Thin film could upgrade a consumer smartwatch into a health monitor
June 23, 2020
Engineers funded by the National Science Foundation and affiliated with UCLA have designed a thin adhesive film that could upgrade a consumer smartwatch into a health-monitoring system. The system looks for chemical indicators found in sweat to give a real-time snapshot of what’s happening inside the body. A study detailing the technology was published in the journal of Science Advances.
Smartwatches can already keep track of how far you’ve walked, how much you’ve slept and your heart rate. Newer models even promise to monitor blood pressure. Working with a tethered smartphone or other devices, you can use a smartwatch to keep track of these health indicators over a long period of time.
What these watches can’t do yet is monitor your body chemistry. For that, they need to track biomarker molecules found in body fluids that are specific indicators of our health, such as glucose and lactate, which tell how well your body’s metabolism is working.
To address that need, researchers engineered a disposable, double-sided film that attaches to the underside of a smartwatch. The film can detect molecules, such as metabolites, and certain nutrients that are present in body sweat in very tiny amounts. They also built a custom smartwatch and an accompanying app to record data.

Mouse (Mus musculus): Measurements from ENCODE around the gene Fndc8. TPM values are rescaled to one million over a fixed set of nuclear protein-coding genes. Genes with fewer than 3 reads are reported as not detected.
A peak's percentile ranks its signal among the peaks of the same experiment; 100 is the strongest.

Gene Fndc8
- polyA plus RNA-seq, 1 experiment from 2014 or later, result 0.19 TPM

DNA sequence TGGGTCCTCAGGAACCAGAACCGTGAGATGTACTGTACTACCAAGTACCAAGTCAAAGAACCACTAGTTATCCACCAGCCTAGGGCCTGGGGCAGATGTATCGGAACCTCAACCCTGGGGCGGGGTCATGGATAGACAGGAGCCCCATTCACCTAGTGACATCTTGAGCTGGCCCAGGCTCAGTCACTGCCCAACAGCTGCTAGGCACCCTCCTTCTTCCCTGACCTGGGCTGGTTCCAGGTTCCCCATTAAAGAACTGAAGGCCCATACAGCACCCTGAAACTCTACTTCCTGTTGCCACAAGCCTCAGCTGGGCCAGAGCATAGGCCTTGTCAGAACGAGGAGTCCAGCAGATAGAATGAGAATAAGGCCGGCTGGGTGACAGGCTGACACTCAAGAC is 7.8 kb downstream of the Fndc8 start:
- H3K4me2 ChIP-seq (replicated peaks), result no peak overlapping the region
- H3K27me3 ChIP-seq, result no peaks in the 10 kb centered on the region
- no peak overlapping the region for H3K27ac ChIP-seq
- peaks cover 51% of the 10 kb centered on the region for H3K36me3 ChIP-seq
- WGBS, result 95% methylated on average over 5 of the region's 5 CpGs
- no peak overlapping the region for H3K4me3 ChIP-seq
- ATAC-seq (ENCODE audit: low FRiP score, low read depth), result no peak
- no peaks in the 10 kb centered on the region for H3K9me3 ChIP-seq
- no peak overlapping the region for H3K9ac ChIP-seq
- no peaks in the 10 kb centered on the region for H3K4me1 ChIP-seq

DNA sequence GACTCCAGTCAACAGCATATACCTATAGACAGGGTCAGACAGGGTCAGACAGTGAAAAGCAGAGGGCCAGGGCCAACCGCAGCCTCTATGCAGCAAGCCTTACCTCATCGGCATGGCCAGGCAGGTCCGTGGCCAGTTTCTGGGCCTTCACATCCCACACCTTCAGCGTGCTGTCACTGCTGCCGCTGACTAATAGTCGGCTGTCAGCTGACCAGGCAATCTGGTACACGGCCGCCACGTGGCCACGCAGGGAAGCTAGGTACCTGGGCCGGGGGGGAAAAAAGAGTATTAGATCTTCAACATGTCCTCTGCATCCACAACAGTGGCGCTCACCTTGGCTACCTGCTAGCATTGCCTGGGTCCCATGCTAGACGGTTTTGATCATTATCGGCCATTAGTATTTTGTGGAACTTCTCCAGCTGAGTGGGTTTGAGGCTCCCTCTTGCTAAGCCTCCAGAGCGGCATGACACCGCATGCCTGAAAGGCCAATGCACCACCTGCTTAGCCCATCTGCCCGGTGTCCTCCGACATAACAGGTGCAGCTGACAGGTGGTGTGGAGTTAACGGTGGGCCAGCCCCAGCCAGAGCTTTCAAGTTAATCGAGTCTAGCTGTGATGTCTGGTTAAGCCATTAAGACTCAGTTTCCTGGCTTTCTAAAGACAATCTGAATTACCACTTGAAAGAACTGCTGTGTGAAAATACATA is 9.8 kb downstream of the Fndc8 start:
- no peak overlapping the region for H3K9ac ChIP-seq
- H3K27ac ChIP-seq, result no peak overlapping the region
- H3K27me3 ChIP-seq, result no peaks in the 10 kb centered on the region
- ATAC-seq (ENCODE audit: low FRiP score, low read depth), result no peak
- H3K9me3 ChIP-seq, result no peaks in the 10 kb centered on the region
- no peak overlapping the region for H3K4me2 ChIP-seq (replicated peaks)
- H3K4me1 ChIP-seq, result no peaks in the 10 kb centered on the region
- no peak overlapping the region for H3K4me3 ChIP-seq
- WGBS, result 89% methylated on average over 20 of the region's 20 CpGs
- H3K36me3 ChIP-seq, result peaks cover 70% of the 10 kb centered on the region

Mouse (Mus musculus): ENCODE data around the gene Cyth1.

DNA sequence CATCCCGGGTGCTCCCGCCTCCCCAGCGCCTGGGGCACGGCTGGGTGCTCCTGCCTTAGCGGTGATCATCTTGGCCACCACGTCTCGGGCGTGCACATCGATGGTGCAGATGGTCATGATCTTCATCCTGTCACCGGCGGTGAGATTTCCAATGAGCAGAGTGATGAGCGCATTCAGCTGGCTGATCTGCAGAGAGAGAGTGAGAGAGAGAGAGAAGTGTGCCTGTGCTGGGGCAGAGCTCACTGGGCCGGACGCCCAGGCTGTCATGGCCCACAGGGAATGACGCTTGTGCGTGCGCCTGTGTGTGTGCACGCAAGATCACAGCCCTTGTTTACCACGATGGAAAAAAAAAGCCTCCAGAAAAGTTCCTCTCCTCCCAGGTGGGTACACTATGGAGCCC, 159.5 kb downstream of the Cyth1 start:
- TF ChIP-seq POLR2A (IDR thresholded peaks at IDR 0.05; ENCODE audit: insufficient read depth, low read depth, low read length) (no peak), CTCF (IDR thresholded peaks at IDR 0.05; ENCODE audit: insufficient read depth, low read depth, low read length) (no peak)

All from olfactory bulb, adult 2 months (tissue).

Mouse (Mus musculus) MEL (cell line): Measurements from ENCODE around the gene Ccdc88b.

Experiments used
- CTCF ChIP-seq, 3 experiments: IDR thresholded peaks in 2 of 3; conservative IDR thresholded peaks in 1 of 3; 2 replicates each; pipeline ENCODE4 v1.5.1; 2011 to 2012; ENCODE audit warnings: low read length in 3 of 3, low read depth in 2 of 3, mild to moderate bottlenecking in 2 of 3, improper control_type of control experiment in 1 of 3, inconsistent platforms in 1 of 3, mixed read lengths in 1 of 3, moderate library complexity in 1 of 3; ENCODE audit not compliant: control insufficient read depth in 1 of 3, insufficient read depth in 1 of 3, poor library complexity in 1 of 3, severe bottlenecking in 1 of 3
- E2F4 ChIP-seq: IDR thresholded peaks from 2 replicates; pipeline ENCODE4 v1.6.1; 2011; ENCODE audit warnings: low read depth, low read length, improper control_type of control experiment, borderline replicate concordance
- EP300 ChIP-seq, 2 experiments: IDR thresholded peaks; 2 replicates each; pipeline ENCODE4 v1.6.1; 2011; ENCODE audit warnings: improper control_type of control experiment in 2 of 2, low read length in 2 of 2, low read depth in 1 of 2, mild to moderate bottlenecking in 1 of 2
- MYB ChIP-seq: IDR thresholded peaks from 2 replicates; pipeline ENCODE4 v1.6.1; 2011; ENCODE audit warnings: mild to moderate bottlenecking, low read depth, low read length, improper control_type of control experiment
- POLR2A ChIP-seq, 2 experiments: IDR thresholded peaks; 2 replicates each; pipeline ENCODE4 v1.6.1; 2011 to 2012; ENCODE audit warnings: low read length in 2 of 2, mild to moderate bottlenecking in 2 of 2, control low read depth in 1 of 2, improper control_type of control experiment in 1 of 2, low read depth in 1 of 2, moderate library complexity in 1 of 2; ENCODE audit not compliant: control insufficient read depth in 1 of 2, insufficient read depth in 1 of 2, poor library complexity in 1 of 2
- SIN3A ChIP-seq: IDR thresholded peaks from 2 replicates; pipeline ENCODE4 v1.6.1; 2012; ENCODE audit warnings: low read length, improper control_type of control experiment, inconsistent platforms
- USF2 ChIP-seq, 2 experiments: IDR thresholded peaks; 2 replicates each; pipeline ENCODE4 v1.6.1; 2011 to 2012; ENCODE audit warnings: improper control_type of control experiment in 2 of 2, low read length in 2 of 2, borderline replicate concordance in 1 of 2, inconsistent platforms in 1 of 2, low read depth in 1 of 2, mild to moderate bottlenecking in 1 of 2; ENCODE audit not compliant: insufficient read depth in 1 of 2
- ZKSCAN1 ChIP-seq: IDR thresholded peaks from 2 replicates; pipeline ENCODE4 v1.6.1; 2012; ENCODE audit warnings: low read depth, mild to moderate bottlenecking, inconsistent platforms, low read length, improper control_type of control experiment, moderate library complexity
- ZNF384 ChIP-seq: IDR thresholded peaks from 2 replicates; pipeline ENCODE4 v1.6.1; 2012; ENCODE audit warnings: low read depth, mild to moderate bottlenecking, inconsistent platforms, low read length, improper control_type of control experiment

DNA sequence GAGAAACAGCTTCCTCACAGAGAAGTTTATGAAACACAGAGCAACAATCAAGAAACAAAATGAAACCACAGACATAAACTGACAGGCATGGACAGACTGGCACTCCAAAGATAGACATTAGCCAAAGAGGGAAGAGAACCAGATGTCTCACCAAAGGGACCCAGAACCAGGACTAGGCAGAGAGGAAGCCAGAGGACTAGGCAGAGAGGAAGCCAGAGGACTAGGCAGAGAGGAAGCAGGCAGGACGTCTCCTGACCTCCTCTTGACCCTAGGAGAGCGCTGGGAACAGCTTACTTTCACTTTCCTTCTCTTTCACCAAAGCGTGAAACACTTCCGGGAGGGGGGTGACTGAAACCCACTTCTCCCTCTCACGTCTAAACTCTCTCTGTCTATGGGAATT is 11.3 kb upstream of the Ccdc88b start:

The skin-touching side of the adhesive film collects and analyzes the chemical makeup of droplets of sweat. The watch-facing side turns those chemical signals into electrical ones that can be read, processed and displayed on the smartwatch.
The researchers tested the film on people while sedentary, while doing office work and while engaged in vigorous activity, such as boxing, and found the system was effective in a wide variety of scenarios. They also noted that the stickiness of the film was sufficient for it to stay on the skin and on the watch without the need for a wrist strap for an entire day.
“This wearable biosensor system is important for precision health applications,” says Shubhra Gangopadhyay, a program director in NSF’s Directorate for Engineering. “The large amount of reliable data generated by wearable sensor systems, combined with patient health records, may lead to prevention, early detection and individualized treatment of diseases.”
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